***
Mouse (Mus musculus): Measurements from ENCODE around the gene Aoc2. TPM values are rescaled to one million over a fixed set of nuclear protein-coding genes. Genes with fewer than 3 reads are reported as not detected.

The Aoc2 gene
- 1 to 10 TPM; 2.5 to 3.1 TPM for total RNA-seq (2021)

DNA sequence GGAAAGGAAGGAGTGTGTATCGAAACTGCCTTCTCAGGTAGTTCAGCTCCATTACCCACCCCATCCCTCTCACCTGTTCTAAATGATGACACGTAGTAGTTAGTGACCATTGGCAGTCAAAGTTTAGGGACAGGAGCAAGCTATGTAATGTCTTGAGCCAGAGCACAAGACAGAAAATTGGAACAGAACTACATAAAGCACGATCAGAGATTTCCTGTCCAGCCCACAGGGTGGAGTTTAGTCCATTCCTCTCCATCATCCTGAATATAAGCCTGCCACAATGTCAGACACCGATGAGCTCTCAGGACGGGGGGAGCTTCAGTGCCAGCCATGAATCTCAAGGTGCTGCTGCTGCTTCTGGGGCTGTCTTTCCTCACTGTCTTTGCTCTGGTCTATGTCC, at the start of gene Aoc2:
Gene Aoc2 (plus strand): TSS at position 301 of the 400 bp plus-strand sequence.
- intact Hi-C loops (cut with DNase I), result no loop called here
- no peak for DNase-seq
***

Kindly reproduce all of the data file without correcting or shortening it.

Mouse (Mus musculus): Measurements from ENCODE around the gene Aoc2. TPM values are rescaled to one million over a fixed set of nuclear protein-coding genes. Genes with fewer than 3 reads are reported as not detected.

The Aoc2 gene
- 1 to 10 TPM; 2.5 to 3.1 TPM for total RNA-seq (2021)

DNA sequence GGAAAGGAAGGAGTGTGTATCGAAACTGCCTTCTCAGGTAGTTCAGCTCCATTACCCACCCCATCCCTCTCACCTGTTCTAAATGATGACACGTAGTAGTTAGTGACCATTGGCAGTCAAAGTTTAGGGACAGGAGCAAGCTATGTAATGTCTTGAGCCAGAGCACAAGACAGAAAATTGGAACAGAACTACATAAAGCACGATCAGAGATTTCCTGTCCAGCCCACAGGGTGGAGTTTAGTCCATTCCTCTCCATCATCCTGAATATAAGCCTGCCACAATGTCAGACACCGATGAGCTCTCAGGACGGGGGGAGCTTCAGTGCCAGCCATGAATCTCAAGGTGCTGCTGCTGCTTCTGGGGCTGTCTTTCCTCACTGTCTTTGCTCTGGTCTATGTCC, at the start of gene Aoc2:
Gene Aoc2 (plus strand): TSS at position 301 of the 400 bp plus-strand sequence.
- intact Hi-C loops (cut with DNase I), result no loop called here
- no peak for DNase-seq